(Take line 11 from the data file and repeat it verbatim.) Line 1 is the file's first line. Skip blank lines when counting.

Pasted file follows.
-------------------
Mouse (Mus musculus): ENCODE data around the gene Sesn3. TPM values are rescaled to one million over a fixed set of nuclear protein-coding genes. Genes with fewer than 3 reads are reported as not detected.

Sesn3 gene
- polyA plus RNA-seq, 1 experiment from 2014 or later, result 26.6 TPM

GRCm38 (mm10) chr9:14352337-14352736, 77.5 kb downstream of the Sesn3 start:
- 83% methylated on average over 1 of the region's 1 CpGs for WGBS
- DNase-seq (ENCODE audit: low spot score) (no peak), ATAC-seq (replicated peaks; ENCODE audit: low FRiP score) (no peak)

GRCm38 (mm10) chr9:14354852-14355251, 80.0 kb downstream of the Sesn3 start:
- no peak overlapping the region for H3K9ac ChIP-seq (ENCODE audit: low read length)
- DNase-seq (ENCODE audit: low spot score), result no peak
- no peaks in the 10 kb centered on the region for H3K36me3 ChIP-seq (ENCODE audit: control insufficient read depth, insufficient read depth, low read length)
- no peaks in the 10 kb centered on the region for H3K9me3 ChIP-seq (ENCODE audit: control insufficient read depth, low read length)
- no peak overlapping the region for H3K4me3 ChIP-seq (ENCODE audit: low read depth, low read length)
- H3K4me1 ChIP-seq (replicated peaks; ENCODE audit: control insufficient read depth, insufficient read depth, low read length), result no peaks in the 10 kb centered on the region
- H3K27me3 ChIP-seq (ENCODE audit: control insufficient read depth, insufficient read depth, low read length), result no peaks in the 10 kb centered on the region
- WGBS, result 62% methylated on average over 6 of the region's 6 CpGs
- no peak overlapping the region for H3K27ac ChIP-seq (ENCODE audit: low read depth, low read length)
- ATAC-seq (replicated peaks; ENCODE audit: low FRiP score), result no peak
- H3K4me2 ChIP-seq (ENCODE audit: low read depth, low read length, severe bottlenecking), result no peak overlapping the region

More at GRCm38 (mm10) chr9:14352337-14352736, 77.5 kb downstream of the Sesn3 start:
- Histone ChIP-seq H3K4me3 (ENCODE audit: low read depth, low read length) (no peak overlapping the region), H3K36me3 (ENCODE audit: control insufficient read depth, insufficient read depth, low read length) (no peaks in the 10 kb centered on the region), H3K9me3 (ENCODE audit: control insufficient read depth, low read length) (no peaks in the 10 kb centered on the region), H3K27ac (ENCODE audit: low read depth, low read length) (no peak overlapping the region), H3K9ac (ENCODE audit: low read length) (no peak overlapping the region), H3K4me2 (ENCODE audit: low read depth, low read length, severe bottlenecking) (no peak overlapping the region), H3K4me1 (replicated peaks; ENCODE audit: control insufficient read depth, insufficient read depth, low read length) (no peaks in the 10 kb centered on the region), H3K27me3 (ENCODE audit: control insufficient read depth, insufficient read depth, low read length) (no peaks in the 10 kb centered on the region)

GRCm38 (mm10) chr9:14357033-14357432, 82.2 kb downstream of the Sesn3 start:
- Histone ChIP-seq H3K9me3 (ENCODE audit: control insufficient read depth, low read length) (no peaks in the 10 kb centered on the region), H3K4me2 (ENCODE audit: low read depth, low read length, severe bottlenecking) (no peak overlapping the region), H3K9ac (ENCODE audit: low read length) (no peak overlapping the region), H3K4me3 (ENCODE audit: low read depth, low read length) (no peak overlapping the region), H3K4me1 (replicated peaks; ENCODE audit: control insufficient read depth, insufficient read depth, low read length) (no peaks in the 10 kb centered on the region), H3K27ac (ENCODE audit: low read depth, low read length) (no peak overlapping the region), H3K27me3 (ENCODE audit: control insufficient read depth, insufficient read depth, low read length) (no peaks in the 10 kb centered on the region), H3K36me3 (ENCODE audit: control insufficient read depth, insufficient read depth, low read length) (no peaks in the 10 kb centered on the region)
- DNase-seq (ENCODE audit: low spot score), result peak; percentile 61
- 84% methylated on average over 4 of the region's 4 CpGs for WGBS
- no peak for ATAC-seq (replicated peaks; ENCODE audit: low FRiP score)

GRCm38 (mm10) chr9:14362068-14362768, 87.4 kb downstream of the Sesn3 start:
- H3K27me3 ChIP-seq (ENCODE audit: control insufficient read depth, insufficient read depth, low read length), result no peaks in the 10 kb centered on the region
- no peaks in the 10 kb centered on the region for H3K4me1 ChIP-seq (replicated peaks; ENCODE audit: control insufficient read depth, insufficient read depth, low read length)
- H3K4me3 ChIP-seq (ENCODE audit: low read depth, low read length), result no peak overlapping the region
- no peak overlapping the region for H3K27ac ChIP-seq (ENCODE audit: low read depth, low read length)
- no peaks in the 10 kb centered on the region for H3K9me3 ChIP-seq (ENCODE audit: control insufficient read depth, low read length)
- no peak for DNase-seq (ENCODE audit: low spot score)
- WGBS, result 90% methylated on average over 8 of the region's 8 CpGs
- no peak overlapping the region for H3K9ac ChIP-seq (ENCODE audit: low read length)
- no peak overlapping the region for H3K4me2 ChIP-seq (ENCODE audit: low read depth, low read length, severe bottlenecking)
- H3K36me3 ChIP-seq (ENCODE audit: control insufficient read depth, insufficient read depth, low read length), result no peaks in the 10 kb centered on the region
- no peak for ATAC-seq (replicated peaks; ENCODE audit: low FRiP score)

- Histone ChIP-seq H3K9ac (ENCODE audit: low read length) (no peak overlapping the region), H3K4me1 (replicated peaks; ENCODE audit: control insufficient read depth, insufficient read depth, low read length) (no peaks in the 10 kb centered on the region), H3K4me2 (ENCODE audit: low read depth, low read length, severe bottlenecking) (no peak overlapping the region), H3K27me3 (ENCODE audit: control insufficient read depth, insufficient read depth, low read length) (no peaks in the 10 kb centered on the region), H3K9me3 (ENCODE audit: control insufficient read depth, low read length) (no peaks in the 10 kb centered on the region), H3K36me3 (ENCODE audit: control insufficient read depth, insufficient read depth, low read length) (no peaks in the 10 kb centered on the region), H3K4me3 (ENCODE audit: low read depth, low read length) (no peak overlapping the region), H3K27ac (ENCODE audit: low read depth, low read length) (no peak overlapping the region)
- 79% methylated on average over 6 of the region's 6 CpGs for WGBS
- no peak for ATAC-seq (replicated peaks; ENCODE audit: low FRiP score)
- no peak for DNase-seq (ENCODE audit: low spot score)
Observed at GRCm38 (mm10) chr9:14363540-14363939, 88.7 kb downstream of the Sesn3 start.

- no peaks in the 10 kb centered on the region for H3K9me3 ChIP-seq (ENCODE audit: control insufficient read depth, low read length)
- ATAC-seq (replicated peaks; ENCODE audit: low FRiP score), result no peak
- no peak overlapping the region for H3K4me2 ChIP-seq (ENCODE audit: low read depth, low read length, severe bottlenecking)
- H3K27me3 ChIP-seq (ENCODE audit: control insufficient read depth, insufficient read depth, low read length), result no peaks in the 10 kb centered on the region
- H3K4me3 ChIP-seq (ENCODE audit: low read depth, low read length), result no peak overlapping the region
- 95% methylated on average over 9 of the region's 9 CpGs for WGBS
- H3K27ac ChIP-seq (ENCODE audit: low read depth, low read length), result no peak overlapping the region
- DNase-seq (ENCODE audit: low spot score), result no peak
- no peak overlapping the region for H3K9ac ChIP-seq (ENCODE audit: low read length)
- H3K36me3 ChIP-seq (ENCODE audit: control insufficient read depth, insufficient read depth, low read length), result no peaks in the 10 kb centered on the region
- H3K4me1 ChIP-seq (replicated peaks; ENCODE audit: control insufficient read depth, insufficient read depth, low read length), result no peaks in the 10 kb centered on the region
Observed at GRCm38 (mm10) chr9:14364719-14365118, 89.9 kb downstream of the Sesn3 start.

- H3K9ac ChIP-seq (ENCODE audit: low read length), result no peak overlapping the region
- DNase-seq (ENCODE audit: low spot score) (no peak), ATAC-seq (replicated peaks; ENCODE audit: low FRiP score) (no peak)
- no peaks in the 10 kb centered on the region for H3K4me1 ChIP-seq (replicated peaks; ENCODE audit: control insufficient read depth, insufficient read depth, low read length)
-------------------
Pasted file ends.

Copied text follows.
- no peaks in the 10 kb centered on the region for H3K9me3 ChIP-seq (ENCODE audit: control insufficient read depth, low read length)